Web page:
the festival is almost ready
nd a venue
t out secur
3) Sound system!!
Are you sure it’s OK to be
estimating angles like this? Don’t we
always need to work out exactly what
the angle is?
A:If the problem or question requires
a precise answer along the lines of “what
is angle x,” then you’ll need to find the
angle exactly, but sometimes it’s possible
to solve a problem just by knowing roughly
what an angle is. For example, is it a right
angle? Or maybe just is it acute or obtuse?
And this is isosceles only, yeah?
A:Yes, this technique only works
reliably for an isoceles triangle—where
two angles and two sides are the same. An
equilateral triangle is an isoceles triangle
with an extra matching side, so it works
for those, too, but then they’re pretty easy
What if I only know the base and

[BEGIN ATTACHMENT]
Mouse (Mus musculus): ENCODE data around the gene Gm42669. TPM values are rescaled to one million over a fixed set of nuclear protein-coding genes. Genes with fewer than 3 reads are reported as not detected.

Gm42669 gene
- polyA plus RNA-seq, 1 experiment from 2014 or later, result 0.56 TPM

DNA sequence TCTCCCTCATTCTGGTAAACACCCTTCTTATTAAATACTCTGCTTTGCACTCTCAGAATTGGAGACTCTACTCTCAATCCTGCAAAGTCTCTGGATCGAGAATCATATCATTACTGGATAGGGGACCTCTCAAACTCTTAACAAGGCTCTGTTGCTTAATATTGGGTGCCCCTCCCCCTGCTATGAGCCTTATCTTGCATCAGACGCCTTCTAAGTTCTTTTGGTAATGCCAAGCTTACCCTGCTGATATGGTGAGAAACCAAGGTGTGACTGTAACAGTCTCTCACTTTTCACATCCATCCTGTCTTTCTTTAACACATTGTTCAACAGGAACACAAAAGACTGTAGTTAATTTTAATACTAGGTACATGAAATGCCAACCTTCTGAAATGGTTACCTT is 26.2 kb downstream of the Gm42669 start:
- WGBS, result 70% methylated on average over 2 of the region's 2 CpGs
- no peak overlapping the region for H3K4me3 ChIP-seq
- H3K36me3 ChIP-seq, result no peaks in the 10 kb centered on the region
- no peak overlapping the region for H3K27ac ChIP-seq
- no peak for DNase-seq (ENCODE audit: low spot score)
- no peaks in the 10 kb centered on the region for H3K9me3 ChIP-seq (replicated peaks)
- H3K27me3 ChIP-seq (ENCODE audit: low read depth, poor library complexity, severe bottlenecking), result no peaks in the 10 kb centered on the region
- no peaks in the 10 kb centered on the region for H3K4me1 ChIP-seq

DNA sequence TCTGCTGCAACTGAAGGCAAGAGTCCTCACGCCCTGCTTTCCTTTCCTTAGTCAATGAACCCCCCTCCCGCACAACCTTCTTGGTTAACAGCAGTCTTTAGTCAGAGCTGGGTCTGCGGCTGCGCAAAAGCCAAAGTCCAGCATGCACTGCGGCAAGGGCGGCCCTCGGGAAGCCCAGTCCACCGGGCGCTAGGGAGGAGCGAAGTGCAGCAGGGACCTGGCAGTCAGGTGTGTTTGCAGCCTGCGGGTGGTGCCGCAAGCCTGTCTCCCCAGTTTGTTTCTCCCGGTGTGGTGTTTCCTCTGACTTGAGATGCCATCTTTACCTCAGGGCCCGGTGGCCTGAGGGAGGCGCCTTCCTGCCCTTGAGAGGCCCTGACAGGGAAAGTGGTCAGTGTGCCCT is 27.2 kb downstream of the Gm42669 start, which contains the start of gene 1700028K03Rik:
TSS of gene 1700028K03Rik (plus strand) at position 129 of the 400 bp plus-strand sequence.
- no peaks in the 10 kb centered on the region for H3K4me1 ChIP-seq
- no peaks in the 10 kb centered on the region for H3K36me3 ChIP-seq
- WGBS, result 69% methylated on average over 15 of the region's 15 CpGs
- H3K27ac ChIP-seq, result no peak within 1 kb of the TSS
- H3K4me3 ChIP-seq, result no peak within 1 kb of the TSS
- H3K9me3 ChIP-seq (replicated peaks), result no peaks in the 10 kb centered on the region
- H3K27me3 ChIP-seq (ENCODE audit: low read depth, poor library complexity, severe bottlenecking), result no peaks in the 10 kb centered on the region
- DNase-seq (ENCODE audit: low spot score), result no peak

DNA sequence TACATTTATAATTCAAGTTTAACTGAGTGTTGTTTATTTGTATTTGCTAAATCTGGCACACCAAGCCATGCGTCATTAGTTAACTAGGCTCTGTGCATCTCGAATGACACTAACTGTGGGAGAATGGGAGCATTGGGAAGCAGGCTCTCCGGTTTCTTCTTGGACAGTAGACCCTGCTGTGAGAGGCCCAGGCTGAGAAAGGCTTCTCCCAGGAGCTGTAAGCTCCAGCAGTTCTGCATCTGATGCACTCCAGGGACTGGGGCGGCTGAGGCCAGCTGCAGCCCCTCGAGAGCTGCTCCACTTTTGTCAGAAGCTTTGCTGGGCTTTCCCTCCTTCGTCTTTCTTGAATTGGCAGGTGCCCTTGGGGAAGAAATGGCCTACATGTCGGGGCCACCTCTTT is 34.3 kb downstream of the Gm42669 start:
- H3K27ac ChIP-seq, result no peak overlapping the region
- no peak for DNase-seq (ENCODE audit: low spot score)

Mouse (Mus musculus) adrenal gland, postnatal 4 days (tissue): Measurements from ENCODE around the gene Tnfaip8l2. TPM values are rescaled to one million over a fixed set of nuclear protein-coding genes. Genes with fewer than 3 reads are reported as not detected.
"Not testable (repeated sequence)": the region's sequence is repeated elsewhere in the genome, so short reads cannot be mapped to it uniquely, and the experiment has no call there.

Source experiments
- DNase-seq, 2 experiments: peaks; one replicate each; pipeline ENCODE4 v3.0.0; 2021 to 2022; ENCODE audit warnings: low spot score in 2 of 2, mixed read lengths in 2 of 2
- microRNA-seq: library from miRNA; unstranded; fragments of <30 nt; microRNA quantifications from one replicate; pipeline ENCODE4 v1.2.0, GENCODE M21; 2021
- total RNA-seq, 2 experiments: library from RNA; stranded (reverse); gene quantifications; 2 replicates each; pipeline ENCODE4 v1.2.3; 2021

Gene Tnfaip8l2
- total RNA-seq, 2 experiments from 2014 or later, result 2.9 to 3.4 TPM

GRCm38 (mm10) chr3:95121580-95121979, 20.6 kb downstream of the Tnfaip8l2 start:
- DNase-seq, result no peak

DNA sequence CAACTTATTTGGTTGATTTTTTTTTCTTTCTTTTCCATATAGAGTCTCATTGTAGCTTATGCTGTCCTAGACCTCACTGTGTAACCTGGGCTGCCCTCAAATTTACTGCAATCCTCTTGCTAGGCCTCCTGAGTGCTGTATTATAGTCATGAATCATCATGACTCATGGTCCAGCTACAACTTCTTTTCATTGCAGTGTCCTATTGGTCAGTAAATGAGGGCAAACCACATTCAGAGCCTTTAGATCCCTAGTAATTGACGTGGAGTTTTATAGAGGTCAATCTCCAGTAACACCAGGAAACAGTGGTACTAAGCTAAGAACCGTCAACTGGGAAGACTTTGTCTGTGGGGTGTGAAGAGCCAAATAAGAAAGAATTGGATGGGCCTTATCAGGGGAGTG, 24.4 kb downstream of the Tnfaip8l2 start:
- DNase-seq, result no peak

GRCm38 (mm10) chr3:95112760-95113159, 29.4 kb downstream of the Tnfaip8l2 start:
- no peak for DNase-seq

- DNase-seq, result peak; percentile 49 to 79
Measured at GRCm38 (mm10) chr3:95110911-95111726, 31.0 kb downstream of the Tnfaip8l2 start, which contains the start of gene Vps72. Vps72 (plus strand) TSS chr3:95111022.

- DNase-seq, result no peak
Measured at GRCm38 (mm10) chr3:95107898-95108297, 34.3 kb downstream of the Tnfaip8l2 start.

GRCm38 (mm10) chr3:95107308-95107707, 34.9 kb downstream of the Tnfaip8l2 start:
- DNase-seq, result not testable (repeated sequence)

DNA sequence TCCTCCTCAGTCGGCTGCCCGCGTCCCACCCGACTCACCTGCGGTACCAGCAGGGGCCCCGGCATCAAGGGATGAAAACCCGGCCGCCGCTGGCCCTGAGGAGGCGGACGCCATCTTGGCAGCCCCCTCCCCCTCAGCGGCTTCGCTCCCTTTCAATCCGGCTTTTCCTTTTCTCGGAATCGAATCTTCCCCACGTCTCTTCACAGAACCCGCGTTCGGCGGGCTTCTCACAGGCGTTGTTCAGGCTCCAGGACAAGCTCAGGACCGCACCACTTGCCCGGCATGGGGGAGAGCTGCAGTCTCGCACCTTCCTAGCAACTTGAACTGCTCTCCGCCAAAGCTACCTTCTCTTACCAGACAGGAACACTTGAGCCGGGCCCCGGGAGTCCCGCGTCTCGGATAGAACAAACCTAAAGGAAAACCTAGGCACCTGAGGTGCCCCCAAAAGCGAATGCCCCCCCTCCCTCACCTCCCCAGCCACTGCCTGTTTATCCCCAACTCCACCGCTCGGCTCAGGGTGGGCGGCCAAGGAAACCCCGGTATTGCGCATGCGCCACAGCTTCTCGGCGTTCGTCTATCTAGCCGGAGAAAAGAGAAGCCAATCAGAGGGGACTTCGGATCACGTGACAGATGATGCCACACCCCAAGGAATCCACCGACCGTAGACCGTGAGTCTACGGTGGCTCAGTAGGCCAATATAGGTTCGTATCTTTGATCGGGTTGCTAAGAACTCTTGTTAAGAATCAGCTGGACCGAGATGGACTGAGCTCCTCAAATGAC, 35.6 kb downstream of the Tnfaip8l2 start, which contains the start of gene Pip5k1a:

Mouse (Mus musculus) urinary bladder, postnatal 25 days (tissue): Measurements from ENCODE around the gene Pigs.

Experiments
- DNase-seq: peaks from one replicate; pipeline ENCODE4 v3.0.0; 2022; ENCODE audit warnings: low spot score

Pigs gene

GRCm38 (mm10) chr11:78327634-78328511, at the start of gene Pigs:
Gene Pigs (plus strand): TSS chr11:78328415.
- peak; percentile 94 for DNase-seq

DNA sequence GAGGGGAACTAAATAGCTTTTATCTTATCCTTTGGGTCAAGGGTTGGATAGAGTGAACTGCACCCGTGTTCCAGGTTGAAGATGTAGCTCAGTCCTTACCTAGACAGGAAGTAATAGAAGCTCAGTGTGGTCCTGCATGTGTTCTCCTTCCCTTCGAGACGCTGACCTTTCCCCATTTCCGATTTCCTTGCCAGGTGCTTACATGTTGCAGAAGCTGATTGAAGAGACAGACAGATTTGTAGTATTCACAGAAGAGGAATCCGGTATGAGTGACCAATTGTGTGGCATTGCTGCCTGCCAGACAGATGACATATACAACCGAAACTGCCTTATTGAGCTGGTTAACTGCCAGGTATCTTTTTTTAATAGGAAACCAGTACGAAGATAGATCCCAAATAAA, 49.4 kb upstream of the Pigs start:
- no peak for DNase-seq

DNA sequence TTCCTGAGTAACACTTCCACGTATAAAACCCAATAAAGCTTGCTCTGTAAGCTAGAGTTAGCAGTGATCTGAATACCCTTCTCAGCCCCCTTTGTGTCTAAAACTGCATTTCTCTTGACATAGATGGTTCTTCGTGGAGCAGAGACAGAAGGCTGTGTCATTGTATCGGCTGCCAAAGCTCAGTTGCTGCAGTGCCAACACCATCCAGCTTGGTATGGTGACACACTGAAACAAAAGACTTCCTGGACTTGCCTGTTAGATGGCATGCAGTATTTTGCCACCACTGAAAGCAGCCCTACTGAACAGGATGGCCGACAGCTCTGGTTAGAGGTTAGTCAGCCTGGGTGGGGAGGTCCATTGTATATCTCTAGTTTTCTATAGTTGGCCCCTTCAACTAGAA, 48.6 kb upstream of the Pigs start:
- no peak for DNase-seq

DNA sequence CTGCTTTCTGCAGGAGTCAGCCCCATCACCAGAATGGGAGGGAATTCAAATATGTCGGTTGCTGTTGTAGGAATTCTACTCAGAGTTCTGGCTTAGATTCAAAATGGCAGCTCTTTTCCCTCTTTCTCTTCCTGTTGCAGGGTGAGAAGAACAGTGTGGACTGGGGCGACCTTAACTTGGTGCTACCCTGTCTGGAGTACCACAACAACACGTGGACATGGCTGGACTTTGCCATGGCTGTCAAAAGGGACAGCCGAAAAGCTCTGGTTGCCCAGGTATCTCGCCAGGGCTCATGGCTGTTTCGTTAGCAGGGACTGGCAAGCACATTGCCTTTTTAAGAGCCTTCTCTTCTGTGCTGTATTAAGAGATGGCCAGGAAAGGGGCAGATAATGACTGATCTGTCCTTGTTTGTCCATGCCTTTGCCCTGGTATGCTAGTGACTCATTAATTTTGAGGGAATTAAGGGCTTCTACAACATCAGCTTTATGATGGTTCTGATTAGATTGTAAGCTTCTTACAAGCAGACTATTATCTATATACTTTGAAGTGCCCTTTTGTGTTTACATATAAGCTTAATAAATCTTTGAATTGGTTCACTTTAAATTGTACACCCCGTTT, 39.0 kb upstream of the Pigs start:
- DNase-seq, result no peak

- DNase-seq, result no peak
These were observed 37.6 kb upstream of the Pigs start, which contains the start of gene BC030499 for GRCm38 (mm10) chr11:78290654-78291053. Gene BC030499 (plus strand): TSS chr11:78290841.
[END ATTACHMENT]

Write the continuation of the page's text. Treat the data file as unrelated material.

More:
the side, or the base and the height?
A:Sometimes that’s all you need. Any
time the base is greater than twice the
height you know you’ve got an angle more
than 90º.You really only need both for that
tricky zone between 60º and 90º.
But don’t worry—if you’ve got two out of
three for the base, side, and height lengths,
you can use the good old Pythagorean
Theorem to find the other. (This only works
for right and isoceles triangles—don’t
try it on a scalene triangle or you’ll come
OK—but how do I remember this?
I’m bound to get mixed up about the
base and sides and and which is greater
and less than which! I’m not a computer
A:It’s almost certainly easier to
remember the zones on the graph than it is
to remember the inequalities.
So, sketch that graph, mark what you know
about the 60º and 90º triangles on it, and
label the zones.
Really? You think I could draw it
just like that?
A:Go on…give it a shot on a scrap of
paper now. It’s a really time efficient way to
check your answers in an exam by the way.
180 Chapter 4